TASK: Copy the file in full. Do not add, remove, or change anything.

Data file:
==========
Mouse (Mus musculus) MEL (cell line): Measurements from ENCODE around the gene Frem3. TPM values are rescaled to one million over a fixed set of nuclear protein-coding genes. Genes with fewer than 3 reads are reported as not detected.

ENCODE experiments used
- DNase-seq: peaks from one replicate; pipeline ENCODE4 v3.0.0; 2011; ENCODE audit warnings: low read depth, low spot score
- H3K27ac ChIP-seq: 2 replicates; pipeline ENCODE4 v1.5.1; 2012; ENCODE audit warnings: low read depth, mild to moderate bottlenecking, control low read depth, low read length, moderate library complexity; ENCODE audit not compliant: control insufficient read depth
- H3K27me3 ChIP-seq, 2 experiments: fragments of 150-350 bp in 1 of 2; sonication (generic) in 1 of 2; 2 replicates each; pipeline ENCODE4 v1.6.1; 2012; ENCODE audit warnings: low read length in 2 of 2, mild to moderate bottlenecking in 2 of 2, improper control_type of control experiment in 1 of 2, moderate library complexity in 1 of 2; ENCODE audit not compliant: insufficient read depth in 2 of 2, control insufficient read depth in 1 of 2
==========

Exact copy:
Mouse (Mus musculus) MEL (cell line): Measurements from ENCODE around the gene Frem3. TPM values are rescaled to one million over a fixed set of nuclear protein-coding genes. Genes with fewer than 3 reads are reported as not detected.

ENCODE experiments used
- DNase-seq: peaks from one replicate; pipeline ENCODE4 v3.0.0; 2011; ENCODE audit warnings: low read depth, low spot score
- H3K27ac ChIP-seq: 2 replicates; pipeline ENCODE4 v1.5.1; 2012; ENCODE audit warnings: low read depth, mild to moderate bottlenecking, control low read depth, low read length, moderate library complexity; ENCODE audit not compliant: control insufficient read depth
- H3K27me3 ChIP-seq, 2 experiments: fragments of 150-350 bp in 1 of 2; sonication (generic) in 1 of 2; 2 replicates each; pipeline ENCODE4 v1.6.1; 2012; ENCODE audit warnings: low read length in 2 of 2, mild to moderate bottlenecking in 2 of 2, improper control_type of control experiment in 1 of 2, moderate library complexity in 1 of 2; ENCODE audit not compliant: insufficient read depth in 2 of 2, control insufficient read depth in 1 of 2